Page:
New Zealand aims to replace its Lockheed Martin P-3C Orion and C-130H Hercules aircraft within the next 15 years as part of a new defence strategy.

The replacement plans were announced in a defence white paper, the nation's first in 13 years, that set out the strategic direction for New Zealand's military up to 2035.

"We are likely to see growing pressures on our maritime resources, and an increase in illegal migration attempts," says Prime Minister John Key. "Some Pacific Island states will look to us for help as instability continues there, and the strategic balance in east Asia is shifting."

A programme to upgrade the Royal New Zealand Air Force's P-3C maritime patrol aircraft will continue, and the aircraft could be fitted with self-protection equipment and anti-submarine sensors. They will, however, be replaced "with an equivalent level of capability, manned or unmanned", around 2025.

While the air force will also continue upgrading its five C-130Hs, the Vietnam War-era transports will be replaced with an equivalent or superior aircraft by the end of their service lives around 2020.

C-130H Afghan - RNZAF
 © Royal New Zealand Air Force

A study before the next defence review in 2015 will define the replacement decision. It will also assess the use and cost effectiveness of the RNZAF's two Boeing 757s, to help determine the "optimal configuration of any strategic jet transport capability".

The white paper does not specify possible replacements for either the Orion or Hercules fleets.

However, current possible replacements for the P-3C include the Airbus Military C-295, Embraer EMB-145 MP, Saab 2000 MPA, and the Saab 340 MSA. Unmanned options could include the Northrop Grumman RQ-4 Global Hawk.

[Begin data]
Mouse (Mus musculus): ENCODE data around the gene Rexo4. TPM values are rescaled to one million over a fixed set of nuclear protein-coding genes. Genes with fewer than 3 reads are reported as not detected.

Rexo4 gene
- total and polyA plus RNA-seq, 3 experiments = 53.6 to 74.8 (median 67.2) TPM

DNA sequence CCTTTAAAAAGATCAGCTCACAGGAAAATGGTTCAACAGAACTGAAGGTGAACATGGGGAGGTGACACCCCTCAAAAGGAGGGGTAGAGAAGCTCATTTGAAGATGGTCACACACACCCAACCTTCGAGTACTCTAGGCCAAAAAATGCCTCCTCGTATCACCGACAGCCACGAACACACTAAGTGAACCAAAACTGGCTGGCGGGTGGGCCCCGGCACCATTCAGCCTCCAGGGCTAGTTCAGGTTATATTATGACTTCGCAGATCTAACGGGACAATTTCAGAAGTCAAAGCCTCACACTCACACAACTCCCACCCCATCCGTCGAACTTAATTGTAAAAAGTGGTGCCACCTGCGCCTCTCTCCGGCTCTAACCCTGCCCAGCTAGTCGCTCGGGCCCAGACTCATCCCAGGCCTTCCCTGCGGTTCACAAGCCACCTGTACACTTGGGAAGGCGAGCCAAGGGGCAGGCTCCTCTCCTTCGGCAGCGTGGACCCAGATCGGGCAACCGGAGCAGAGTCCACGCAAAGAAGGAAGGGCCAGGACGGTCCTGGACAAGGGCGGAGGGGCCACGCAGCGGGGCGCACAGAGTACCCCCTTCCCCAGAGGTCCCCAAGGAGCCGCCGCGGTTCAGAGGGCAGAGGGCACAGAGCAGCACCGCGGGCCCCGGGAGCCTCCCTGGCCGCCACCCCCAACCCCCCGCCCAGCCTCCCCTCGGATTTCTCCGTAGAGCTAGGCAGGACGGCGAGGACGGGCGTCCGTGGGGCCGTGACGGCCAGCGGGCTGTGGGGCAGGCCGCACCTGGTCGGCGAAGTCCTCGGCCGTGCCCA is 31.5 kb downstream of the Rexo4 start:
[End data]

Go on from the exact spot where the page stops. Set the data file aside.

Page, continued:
As for the Hercules, replacement candidates could include the C-130J, Embraer's KC-390, or even Airbus Military's A400M.

The white paper adds that "low-end regional surveillance tasks" could be effectively carried out by short take-off and landing maritime patrol aircraft. This capability would increase surveillance capacity in both New Zealand's exclusive economic zone and the South Pacific. The new aircraft would also perform transport and multi-engine flight training that is now served by the Beechcraft B200 King Air.

A review will also determine whether the nation's Kaman SH-2 Seasprite helicopters will be replaced when they are due for upgrade in the middle of the decade.

"The Crown is already committed to a number of acquisition and upgrade programmes contracted for over the past decade, including new helicopters and the upgrade of the C-130 Hercules and P-3 Orion fleets," says the white paper.

"These programmes are putting pressure on the budget of the New Zealand Defence Force. Depreciation alone is expected to rise by about NZ$100 million [$77 million] over the next two years."

Source: Flight International